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Special lock types
In addition to the main types, there are many other lock types for folding knives. Many knife manufacturers have developed their patented locking mechanisms. Many locks for folding knives resemble each other but are marketed under different names. We will look at some of the most common types of knife locks.
Ball Bearing Lock / Axis Lock
A folding knife that uses this locking mechanism uses a stock that opens and closes with a switch. In turn, the slider is held in place by a spring. The name Axis Lock is associated with the knife manufacturer Benchmade.
Ball Bearing Lock /Axis Lock is a common type of locking mechanism found in folding knives. The Ball Bearing Lock uses a small ball bearing that engages with a depression in the blade tang, while the Axis Lock employs a spring-loaded bar that slides across the spine of the blade. Both mechanisms provide reliable and secure locking, as well as easy one-handed operation for opening and closing the knife. These locking mechanisms are popular among knife collectors and professionals due to their strength and ease of use.
Folding knives with Axis Lock/Ball Bearing Locks are popular and often very durable. The weak point is the spring in the locking mechanism, which can wear out on some knives that have been used for a long time. Arc-Lock is a related locking mechanism with the main difference being that the slider is moved in an arc-shaped motion.
Compression Lock is a locking mechanism developed by the knife manufacturer Spyderco. The locking mechanism itself is remindful of a Liner Lock. What makes the Compression Lock special is the locking bolt in the shaft. It is used to prevent a force applied in the cutting direction from pushing the blade back and stressing the locking mechanism. The construction is very robust.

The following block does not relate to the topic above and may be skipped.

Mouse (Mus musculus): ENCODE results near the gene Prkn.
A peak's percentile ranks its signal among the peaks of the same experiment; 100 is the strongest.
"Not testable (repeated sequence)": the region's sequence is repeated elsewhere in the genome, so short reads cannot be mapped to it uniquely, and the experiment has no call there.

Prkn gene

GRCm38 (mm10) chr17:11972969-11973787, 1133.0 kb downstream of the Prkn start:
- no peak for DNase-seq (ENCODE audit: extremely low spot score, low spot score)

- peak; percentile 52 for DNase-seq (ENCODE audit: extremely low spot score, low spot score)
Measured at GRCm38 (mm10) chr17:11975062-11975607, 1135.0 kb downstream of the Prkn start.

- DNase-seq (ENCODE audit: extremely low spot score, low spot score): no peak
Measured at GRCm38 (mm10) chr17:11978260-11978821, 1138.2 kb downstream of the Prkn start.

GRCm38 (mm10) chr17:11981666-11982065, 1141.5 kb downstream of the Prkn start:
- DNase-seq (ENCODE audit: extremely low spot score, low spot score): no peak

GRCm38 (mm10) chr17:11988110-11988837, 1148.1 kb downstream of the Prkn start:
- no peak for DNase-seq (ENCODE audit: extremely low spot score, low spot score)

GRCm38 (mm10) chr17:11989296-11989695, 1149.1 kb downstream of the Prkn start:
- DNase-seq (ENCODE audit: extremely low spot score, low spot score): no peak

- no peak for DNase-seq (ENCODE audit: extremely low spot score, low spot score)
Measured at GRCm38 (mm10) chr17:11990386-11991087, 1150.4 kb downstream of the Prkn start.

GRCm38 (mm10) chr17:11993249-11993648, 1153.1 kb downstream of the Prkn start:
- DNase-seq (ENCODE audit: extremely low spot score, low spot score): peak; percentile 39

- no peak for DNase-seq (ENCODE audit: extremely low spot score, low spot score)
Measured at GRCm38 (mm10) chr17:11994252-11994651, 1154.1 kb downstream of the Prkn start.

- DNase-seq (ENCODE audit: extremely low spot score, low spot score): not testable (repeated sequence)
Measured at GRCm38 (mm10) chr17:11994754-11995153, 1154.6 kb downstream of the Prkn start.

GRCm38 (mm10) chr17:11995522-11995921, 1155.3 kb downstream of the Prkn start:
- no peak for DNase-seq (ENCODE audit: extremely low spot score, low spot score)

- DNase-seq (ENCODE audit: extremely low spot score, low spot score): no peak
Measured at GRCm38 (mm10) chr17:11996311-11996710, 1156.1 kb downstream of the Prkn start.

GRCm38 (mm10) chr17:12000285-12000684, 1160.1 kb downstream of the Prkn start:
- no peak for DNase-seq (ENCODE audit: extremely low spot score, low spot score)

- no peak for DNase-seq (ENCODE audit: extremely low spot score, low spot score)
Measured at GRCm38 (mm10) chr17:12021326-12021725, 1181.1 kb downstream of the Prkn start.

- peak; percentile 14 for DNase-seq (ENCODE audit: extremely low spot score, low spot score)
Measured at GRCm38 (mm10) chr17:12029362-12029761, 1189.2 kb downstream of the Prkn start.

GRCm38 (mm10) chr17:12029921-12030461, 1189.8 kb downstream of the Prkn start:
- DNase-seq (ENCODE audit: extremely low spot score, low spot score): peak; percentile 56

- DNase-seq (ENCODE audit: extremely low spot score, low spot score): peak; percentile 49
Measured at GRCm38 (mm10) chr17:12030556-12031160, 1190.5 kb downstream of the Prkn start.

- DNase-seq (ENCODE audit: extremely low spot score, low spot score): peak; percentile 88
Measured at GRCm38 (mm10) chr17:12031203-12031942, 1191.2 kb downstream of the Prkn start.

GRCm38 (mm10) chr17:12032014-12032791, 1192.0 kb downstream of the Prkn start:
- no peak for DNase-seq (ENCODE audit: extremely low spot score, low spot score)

Also called Friction Folder. Once upon a time, folding knives were very simple, without any locking mechanism. We’ve already gone through the Slip Joint knives, which have a spring mechanism instead of a lock. Friction Lock knives are even more simply designed. There isn’t even a spring here. Instead, it is the friction between the blade and the shaft that holds the blade in place.
This type of folding knife is not particularly suitable for intensive use due to the risk of folding and causing damage. Some Friction Lock knives have a blade that continues up the handle when the knife is folded up so the user can secure the blade with their hand. Friction Lock knives are often sold in countries where folding knives with locking mechanisms are not illegal.
Strong Lock System (SLS)
One of the market’s strongest locking mechanisms for knives. This lock type is also called Hawk-Lock after the lock’s inventor. The SLS lock gives the folding knife almost the same strength as a knife with a fixed blade. The American knife manufacturer company Buck manufactures this type of folding knife.
Ram Safe Lock
Ram Safe is another locking mechanism for folding knives that withstands a lot of stress. The knife manufacturer Cold Steel is behind this patented lock for folding knives. A kind of piston is pushed forward when the folding knife is opened and wedges itself, which means that the blade is held in place with extra strength.
Some folding knives have a small button that is used to unlock the locking mechanism when it is time to fold the blade. Benchmade has a variation of this locking mechanism that they call the Nak-Lok. Another variant of the Button Lock is the Push Button Auto Lock which means that the button must also be used to unfold the blade (not just to fold it).
There are also folding knives that have a Plunge Lock, which means that the knife blade folds out completely by itself when you press the button.
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Triple Action is a rather special locking mechanism for folding knives. Just as the name indicates, the blade unfolds or retracts in three steps. When the blade is retracted, it is enclosed by the shaft. To fold out the blade, open one half of the shaft. Then the blade is folded out and finally the part of the shaft that has been opened is folded back so that the blade is fixed. This is a type of folding knife that is not used so much daily these days, but it is all the better suited for different tricks.
There are many more types of locks types for folding knives. Most are variations on the types we’ve gone through here. Below is the name of that locks:
- OCS System
- Pure BackLock
- Slide Lock
- Smart lock
- Sub-Frame Lock
- TOL System
- Triple Action